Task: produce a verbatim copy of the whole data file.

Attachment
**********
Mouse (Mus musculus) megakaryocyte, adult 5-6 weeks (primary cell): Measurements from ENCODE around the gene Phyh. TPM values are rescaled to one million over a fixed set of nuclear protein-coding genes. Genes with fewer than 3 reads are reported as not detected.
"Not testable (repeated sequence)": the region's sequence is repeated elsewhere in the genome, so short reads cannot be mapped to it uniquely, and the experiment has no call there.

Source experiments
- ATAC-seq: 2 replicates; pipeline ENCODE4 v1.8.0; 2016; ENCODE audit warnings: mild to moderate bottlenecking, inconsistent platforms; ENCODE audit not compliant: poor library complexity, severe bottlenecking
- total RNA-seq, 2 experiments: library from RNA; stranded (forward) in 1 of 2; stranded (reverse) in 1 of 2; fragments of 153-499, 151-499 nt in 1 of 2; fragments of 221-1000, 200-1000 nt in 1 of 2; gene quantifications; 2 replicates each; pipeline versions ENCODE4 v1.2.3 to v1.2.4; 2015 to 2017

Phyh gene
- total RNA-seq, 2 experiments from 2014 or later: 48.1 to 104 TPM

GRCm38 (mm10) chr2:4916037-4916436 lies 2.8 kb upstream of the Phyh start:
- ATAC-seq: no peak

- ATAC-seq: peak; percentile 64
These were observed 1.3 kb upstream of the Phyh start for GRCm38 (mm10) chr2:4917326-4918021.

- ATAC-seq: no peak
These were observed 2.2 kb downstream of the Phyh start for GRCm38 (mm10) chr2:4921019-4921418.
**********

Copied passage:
Mouse (Mus musculus) megakaryocyte, adult 5-6 weeks (primary cell): Measurements from ENCODE around the gene Phyh. TPM values are rescaled to one million over a fixed set of nuclear protein-coding genes. Genes with fewer than 3 reads are reported as not detected.
"Not testable (repeated sequence)": the region's sequence is repeated elsewhere in the genome, so short reads cannot be mapped to it uniquely, and the experiment has no call there.

Source experiments
- ATAC-seq: 2 replicates; pipeline ENCODE4 v1.8.0; 2016; ENCODE audit warnings: mild to moderate bottlenecking, inconsistent platforms; ENCODE audit not compliant: poor library complexity, severe bottlenecking
- total RNA-seq, 2 experiments: library from RNA; stranded (forward) in 1 of 2; stranded (reverse) in 1 of 2; fragments of 153-499, 151-499 nt in 1 of 2; fragments of 221-1000, 200-1000 nt in 1 of 2; gene quantifications; 2 replicates each; pipeline versions ENCODE4 v1.2.3 to v1.2.4; 2015 to 2017

Phyh gene
- total RNA-seq, 2 experiments from 2014 or later: 48.1 to 104 TPM

GRCm38 (mm10) chr2:4916037-4916436 lies 2.8 kb upstream of the Phyh start:
- ATAC-seq: no peak

- ATAC-seq: peak; percentile 64
These were observed 1.3 kb upstream of the Phyh start for GRCm38 (mm10) chr2:4917326-4918021.

- ATAC-seq: no peak
These were observed 2.2 kb downstream of the Phyh start for GRCm38 (mm10) chr2:4921019-4921418.